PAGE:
Frexit?

Far-right leader Marine Le Pen looks set to win in the first round of France’s presidential election in April (the top two candidates will go through), but then lose in the run-off to centrist Emmanuel Macron. Francois Fillon, a conservative who was favourite to win the election only two weeks ago, has seen his campaign damaged by scandal.

Running on a pledge to take France out of the single currency, during her campaign launch speech last weekend, Le Pen pledged to promote French businesses while protecting them from foreign competitors, introduce a tax on French companies that hire foreign workers, reduce immigration, cut income taxes, simplify tax rules and fight tax evasion.

The issue for investors, if Le Pen wins, is that Europe may turn in on itself threatening cooperation across member states and undermining the future of the Euro in its current form.

China Reserves

China’s foreign exchange reserves fell below the closely watched $3tn level in January for the first time in five years. However, the $12.3bn decline was the lowest in seven months as tighter capital controls and a stronger renminbi (currency) discouraged outflows. China’s reserves peaked at $3.99tn in June 2014 but since then the central bank has sold dollars aggressively to curb renminbi depreciation. To put these figures into context, China’s foreign exchange reserves are the largest in the world with the UK and US in 10th and 12th place with their foreign exchange reserves valued at $143bn and $117bn, respectively.

It has long been speculated that China buys US treasuries (i.e. dollars) in order to facilitate a low US rate which, in turn, encourages US consumption. In effect aiding the purchase of cheap Chinese imports into the US. If China’s reserves fall this relationship will be undermined and is one of the possible consequences of Trump enforcing an import tax on Chinese goods.

In January, the renminbi recovered by 1%, mirroring a downward correction in the dollar following the US currency’s surge after the election of Donald Trump and the Federal Reserve’s interest rate rise in December.

The People’s Bank of China has continued to guide money-market rates higher in recent weeks by raising rates on loans made to commercial banks through market operations and other monetary policy tools. This rise in interest rates should have increased the appeal of keeping money in the country.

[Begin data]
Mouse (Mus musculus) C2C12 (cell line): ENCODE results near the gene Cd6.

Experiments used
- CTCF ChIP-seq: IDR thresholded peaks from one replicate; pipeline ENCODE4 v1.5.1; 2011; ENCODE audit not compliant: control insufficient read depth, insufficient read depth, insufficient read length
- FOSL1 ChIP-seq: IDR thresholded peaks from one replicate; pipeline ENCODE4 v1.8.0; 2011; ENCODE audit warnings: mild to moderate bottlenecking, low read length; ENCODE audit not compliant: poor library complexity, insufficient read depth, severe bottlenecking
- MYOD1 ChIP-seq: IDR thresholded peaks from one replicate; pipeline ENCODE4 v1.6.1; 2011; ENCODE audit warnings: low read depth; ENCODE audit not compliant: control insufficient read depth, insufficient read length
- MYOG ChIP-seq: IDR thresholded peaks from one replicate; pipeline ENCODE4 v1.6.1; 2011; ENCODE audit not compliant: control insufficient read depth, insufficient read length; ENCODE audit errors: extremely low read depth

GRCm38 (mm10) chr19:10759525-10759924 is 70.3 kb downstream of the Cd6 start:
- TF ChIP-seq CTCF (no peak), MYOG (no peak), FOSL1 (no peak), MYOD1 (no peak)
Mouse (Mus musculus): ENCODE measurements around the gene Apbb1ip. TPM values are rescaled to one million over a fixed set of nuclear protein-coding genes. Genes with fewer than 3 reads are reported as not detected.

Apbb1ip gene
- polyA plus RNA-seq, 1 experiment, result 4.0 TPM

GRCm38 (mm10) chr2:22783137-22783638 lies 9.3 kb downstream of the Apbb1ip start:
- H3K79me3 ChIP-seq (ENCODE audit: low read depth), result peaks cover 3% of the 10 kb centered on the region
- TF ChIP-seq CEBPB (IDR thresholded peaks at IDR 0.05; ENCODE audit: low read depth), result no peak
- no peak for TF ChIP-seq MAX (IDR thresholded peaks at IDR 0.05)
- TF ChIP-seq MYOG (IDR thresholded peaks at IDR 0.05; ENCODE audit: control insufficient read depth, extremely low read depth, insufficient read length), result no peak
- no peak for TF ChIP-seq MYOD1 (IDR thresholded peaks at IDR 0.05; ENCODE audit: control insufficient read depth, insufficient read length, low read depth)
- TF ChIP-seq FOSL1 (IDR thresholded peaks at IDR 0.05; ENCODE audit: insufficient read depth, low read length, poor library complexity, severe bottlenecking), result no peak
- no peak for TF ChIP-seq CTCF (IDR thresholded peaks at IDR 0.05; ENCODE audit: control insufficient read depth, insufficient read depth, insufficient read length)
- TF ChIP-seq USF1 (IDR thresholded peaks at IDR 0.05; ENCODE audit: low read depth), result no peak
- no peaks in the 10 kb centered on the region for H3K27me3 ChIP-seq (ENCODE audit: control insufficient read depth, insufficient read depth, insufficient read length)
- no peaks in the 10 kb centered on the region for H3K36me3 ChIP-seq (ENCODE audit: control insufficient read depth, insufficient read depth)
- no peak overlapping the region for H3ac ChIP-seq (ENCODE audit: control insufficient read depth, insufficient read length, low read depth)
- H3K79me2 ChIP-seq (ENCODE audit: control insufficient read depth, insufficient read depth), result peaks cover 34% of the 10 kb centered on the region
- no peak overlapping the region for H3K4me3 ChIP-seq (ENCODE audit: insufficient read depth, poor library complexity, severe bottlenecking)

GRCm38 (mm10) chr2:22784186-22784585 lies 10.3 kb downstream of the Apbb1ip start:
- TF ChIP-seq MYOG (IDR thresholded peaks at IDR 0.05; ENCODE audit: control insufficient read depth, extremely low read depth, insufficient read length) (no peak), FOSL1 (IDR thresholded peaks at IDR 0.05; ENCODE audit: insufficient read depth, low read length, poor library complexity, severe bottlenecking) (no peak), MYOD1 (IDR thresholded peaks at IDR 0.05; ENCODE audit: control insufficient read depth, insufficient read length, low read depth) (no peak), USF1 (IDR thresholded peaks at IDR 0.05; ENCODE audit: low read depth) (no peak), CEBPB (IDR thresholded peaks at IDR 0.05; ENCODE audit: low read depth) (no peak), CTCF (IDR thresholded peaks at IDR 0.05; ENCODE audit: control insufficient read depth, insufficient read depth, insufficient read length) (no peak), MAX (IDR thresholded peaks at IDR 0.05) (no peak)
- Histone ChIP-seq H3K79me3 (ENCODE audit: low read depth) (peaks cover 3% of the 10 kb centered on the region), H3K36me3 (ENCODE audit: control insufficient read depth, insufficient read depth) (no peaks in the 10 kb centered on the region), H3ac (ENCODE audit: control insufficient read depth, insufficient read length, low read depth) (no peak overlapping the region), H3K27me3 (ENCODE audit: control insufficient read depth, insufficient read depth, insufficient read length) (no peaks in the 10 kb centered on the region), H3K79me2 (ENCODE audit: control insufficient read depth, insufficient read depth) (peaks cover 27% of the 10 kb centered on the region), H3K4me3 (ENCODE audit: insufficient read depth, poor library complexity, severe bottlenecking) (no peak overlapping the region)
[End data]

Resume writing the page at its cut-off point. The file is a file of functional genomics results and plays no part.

China Foreign Exchange Reserves ($m)

Source: Bloomberg, 2017

US Tax Plans

It has been just three weeks since the inauguration of Donald Trump and he has already signed 22 executive orders. Trump’s pace to push through his campaign initiatives does not seem to be diminishing and one of his many pledges is to transform corporate income tax into a destination-based cash flow tax (DBCFT), which would include border adjustments to import taxes but would keep exports exempt.

A border tax placed on certain imports would attempt to remove the incentive for firms to relocate profits or move profitable manufacturing operations outside the US. The danger is that this measure could push up inflation which could mean one of two things, either that:

  • interest rates might have to be raised sooner than they would otherwise, pushing the dollar higher which could have a negative impact on America’s exports or
  • The Federal Reserve delays raising interest rates making real yields unattractive, undermining the dollar and making nominal growth higher but meaning real GDP wouldn’t improve.

The effects that any border tax may have are still very much up for debate but given the complexities involved, the initiative has the potential for confusion and uncertainty and, as ever, all eyes will be on Trump and the US Federal Reserve.

Your capital is at risk. Investments can fluctuate in value and you may not get back the amount you invest. Past performance is not a guide to future performance. Tax rules can change at any time.

< Back to Blog